As a viewer, I don't so much mind if you're going to regurgitate your inspiration sources back to me, but at least chew them up and digest them a bit so that it's harder to tell just what it was and where it came from.

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The only thing funnier than the nerdrage of those that liked TFA with those that don't for whatever reasons is the nerdrage of those that do not, for whatever reasons, and the camaraderie they get when they find someone else that doesn't as well. I like Shakespeare. I don't like it when its over analyzed. I like Star Wars. I don't over analyze it.

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Lucas only gets a pass because the mainstream American audience had little to no clue that Hidden Fortress existed until well after Star Wars had hit the screens.

I don't think mainstream America is still aware of this movie yet. :)

On the original movie debate I see both sides. I thought it was too much homage than I would have preferred but it was still a very fun Star Wars movie.

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The only thing funnier than the nerdrage of those that liked TFA with those that don't for whatever reasons is the nerdrage of those that do not, for whatever reasons, and the camaraderie they get when they find someone else that doesn't as well. I like Shakespeare. I don't like it when its over analyzed. I like Star Wars. I don't over analyze it.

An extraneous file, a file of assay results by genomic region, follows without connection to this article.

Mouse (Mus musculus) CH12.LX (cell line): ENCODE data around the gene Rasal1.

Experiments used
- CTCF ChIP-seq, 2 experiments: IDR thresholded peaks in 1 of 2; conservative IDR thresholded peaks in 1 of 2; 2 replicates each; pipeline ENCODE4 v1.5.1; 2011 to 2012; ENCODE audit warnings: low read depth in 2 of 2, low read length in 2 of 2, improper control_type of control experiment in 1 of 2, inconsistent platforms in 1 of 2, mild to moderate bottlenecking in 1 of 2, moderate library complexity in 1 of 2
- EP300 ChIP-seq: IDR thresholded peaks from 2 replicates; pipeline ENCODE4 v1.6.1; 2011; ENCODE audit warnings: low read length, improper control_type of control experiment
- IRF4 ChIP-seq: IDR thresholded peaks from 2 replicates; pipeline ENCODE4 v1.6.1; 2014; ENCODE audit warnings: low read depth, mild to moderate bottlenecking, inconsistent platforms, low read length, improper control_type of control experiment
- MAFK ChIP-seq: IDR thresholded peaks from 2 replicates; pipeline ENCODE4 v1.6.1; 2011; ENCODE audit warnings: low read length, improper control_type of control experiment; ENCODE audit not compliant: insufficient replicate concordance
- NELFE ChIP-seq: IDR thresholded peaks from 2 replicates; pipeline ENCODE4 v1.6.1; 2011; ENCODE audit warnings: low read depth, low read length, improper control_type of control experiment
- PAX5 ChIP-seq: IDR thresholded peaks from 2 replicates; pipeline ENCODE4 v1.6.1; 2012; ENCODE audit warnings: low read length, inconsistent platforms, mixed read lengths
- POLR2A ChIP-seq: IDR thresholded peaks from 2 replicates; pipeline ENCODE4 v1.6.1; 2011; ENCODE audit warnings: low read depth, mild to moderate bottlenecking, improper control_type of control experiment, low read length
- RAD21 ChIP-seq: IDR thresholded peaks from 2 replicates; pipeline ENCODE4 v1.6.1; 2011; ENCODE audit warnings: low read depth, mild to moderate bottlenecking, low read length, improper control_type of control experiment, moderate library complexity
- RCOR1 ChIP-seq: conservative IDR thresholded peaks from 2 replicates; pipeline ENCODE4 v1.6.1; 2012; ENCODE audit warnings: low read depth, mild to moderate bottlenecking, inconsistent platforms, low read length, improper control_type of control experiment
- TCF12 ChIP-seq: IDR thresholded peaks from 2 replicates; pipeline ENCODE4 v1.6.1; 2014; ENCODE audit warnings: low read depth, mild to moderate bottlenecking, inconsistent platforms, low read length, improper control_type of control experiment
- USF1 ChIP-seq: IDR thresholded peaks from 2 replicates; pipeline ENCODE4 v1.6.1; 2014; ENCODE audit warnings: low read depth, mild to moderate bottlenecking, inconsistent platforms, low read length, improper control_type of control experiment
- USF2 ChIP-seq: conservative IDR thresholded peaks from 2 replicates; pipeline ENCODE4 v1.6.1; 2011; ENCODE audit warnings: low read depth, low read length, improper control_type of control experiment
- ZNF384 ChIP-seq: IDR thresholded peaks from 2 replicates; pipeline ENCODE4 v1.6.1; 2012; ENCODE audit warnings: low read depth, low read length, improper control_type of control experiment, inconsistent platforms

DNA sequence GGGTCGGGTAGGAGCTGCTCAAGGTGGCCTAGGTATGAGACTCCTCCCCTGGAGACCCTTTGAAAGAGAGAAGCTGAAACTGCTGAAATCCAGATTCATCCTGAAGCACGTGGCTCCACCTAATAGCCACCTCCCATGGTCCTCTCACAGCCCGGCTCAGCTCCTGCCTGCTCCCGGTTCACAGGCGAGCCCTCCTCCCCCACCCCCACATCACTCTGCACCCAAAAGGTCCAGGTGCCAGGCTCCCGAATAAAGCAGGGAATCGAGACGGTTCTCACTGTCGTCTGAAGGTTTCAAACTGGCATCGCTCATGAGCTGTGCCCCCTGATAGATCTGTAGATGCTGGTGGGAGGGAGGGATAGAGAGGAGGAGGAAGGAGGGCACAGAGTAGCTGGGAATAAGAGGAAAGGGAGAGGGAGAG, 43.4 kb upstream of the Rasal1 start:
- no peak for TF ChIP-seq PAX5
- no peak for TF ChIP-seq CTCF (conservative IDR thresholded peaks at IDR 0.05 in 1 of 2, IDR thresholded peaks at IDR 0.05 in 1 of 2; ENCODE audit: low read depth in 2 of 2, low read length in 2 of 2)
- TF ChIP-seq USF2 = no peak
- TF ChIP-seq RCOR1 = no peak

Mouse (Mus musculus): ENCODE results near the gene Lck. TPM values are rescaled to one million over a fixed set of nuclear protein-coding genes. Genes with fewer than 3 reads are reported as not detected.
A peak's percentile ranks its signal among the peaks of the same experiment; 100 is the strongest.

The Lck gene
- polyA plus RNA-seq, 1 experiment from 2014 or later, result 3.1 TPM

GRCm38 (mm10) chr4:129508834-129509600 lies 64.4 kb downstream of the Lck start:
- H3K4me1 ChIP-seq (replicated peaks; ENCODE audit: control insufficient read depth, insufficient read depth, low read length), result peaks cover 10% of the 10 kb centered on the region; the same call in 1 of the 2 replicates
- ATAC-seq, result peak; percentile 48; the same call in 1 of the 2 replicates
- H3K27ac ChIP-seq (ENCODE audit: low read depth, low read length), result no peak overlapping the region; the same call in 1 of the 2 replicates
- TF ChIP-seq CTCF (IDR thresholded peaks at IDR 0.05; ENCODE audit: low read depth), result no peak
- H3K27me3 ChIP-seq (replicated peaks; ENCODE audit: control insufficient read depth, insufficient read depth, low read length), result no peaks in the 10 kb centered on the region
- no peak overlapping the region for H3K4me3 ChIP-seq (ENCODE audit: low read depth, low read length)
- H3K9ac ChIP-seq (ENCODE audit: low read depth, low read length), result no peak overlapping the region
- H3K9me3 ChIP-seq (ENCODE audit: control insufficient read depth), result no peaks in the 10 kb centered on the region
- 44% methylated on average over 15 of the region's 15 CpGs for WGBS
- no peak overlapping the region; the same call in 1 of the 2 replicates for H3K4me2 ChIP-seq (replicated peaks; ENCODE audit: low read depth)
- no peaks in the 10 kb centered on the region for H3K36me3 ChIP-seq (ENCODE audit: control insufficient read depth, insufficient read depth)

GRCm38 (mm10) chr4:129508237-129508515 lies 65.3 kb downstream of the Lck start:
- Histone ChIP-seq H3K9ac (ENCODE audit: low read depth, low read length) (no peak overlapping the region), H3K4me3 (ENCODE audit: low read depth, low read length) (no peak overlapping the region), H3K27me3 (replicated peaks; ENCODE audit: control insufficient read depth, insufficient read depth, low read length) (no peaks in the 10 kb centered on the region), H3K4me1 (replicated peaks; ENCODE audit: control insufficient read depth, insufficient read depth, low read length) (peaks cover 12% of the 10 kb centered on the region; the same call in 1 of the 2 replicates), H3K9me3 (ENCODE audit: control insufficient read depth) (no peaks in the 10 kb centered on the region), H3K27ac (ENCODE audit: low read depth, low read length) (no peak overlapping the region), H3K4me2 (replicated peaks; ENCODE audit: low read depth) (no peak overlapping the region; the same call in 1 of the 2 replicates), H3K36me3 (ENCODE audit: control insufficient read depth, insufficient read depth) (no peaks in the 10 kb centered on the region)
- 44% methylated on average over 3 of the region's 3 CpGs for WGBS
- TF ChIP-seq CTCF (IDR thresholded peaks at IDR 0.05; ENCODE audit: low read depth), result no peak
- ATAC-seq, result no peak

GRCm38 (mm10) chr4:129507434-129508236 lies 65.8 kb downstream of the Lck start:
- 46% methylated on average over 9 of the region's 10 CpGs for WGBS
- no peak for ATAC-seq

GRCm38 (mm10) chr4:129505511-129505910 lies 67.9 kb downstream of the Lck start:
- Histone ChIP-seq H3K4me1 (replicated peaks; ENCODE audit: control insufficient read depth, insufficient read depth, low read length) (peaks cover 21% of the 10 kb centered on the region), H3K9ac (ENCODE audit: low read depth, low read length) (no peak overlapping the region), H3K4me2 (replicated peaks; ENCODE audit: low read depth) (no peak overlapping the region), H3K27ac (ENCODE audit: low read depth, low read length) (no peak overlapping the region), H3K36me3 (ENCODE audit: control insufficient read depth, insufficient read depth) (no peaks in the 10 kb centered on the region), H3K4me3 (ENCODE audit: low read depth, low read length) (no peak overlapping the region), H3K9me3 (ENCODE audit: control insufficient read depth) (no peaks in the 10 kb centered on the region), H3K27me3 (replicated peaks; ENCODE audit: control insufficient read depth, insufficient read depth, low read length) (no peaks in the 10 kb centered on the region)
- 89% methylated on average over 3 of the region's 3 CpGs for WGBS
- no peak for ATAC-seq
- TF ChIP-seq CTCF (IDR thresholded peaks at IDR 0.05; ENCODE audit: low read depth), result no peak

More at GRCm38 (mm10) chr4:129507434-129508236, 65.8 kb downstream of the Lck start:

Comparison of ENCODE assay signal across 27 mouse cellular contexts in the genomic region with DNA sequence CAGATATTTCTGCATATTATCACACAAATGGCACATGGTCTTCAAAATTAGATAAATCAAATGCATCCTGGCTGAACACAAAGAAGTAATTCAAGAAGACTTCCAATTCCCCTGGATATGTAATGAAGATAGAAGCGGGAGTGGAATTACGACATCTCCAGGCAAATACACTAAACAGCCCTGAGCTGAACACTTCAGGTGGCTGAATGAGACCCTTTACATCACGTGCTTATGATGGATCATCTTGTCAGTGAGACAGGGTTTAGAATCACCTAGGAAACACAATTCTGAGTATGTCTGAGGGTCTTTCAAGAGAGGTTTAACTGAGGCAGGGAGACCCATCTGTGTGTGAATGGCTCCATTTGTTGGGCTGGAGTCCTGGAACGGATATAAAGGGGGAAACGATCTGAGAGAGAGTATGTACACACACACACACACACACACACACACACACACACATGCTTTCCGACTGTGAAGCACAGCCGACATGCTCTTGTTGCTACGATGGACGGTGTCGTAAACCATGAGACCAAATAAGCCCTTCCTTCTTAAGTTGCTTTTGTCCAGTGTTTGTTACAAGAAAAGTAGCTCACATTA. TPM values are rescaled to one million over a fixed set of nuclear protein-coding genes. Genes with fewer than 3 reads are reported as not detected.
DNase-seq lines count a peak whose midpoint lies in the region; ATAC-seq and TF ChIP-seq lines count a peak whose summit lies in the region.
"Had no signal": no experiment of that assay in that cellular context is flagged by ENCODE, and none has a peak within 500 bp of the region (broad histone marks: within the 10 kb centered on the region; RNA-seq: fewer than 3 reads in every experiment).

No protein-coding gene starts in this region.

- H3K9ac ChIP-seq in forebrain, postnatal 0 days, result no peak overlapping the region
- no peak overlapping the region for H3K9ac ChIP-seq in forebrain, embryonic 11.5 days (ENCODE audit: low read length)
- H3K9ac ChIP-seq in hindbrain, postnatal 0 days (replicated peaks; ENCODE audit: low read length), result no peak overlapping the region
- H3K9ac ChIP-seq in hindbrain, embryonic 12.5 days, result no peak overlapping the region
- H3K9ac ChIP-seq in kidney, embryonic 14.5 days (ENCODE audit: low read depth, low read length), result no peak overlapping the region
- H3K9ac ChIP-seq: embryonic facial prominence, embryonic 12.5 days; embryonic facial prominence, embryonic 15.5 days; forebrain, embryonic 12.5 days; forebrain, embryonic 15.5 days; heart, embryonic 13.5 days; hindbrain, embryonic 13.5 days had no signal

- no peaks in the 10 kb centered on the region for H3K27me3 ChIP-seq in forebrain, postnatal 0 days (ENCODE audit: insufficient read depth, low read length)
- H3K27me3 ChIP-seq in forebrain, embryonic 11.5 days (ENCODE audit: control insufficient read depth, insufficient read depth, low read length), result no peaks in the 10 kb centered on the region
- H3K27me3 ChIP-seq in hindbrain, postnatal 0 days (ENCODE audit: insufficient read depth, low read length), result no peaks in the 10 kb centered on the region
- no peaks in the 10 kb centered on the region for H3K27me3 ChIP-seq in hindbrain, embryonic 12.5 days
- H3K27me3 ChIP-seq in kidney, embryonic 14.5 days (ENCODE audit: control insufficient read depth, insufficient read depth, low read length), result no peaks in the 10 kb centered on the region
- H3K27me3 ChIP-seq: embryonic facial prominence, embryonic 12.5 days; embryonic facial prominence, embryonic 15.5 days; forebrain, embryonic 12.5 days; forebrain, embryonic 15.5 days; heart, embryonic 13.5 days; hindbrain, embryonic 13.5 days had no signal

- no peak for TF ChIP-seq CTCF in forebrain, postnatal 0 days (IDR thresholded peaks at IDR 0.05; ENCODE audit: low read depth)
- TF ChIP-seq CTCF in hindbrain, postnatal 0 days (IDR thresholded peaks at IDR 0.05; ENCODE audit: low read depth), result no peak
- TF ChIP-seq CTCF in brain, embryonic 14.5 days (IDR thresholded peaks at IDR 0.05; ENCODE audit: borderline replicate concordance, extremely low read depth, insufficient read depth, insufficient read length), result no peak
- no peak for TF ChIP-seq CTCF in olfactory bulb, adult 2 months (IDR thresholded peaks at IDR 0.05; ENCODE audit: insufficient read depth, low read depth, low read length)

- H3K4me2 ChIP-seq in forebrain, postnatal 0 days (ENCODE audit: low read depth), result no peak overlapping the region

And there's no irony at all in someone who is reading/posting on a Star Wars RPG web forum making "you nerds" comments...  :P

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The only thing funnier than the nerdrage of those that liked TFA with those that don't for whatever reasons is the nerdrage of those that do not, for whatever reasons, and the camaraderie they get when they find someone else that doesn't as well. I like Shakespeare. I don't like it when its over analyzed. I like Star Wars. I don't over analyze it.

I think a pretty apt description of any of the Star Wars movies is that each one is a very pretty soap bubble that bursts upon a deeper examination  Even if the statement was applied more directly to TFA, it applies equally well to all seven films.  The all fall apart quite easily if you stop to really examine them.

 

But since Abrams has a sizeable hatedom, he gets crapped on for making an homage film while Lucas gets a free pass.  Nerds, go figure :rolleyes:

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So, who's going to see episode 8 & 9?

I certainly will.  I'm curious to see where Rey, Finn, and Kylo's respective stories each lead to.

 

Mostly I'm just curious out of all the dead horse beating that's going on in some of these 9 paragraph posts in regards to TFA's shortcomings in some eyes, how many are still going to go see 8 & 9.